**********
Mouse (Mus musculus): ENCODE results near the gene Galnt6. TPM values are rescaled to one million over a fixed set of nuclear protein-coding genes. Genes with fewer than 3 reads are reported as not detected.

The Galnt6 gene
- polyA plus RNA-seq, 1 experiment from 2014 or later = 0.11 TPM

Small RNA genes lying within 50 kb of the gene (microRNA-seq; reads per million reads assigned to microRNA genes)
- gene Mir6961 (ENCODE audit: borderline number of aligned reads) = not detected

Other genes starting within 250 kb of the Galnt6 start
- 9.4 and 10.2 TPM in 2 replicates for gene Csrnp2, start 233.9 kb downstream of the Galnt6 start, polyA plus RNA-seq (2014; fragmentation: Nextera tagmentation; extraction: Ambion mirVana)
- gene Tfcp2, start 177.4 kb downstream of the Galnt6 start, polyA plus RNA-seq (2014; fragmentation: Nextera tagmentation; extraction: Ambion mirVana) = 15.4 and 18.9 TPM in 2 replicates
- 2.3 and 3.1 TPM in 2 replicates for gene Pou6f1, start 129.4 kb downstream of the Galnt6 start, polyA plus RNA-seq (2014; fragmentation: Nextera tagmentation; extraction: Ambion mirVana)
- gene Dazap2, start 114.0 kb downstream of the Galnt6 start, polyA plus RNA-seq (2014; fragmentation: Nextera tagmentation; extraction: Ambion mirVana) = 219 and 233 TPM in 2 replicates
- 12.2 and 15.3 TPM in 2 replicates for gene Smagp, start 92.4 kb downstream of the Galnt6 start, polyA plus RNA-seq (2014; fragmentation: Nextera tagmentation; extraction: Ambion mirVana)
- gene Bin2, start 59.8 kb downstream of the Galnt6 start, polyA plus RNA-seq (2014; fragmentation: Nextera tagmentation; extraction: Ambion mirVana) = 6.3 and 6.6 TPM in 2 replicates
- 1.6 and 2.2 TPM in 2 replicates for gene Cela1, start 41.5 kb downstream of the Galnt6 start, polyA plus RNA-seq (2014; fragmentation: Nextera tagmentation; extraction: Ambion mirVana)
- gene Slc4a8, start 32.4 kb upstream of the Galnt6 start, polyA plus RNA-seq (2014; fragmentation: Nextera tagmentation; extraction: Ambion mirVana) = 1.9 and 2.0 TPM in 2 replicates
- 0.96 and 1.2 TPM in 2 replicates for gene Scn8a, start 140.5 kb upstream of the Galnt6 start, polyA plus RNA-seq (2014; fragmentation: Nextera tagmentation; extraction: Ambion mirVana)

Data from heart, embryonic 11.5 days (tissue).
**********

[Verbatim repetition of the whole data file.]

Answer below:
Mouse (Mus musculus): ENCODE results near the gene Galnt6. TPM values are rescaled to one million over a fixed set of nuclear protein-coding genes. Genes with fewer than 3 reads are reported as not detected.

The Galnt6 gene
- polyA plus RNA-seq, 1 experiment from 2014 or later = 0.11 TPM

Small RNA genes lying within 50 kb of the gene (microRNA-seq; reads per million reads assigned to microRNA genes)
- gene Mir6961 (ENCODE audit: borderline number of aligned reads) = not detected

Other genes starting within 250 kb of the Galnt6 start
- 9.4 and 10.2 TPM in 2 replicates for gene Csrnp2, start 233.9 kb downstream of the Galnt6 start, polyA plus RNA-seq (2014; fragmentation: Nextera tagmentation; extraction: Ambion mirVana)
- gene Tfcp2, start 177.4 kb downstream of the Galnt6 start, polyA plus RNA-seq (2014; fragmentation: Nextera tagmentation; extraction: Ambion mirVana) = 15.4 and 18.9 TPM in 2 replicates
- 2.3 and 3.1 TPM in 2 replicates for gene Pou6f1, start 129.4 kb downstream of the Galnt6 start, polyA plus RNA-seq (2014; fragmentation: Nextera tagmentation; extraction: Ambion mirVana)
- gene Dazap2, start 114.0 kb downstream of the Galnt6 start, polyA plus RNA-seq (2014; fragmentation: Nextera tagmentation; extraction: Ambion mirVana) = 219 and 233 TPM in 2 replicates
- 12.2 and 15.3 TPM in 2 replicates for gene Smagp, start 92.4 kb downstream of the Galnt6 start, polyA plus RNA-seq (2014; fragmentation: Nextera tagmentation; extraction: Ambion mirVana)
- gene Bin2, start 59.8 kb downstream of the Galnt6 start, polyA plus RNA-seq (2014; fragmentation: Nextera tagmentation; extraction: Ambion mirVana) = 6.3 and 6.6 TPM in 2 replicates
- 1.6 and 2.2 TPM in 2 replicates for gene Cela1, start 41.5 kb downstream of the Galnt6 start, polyA plus RNA-seq (2014; fragmentation: Nextera tagmentation; extraction: Ambion mirVana)
- gene Slc4a8, start 32.4 kb upstream of the Galnt6 start, polyA plus RNA-seq (2014; fragmentation: Nextera tagmentation; extraction: Ambion mirVana) = 1.9 and 2.0 TPM in 2 replicates
- 0.96 and 1.2 TPM in 2 replicates for gene Scn8a, start 140.5 kb upstream of the Galnt6 start, polyA plus RNA-seq (2014; fragmentation: Nextera tagmentation; extraction: Ambion mirVana)

Data from heart, embryonic 11.5 days (tissue).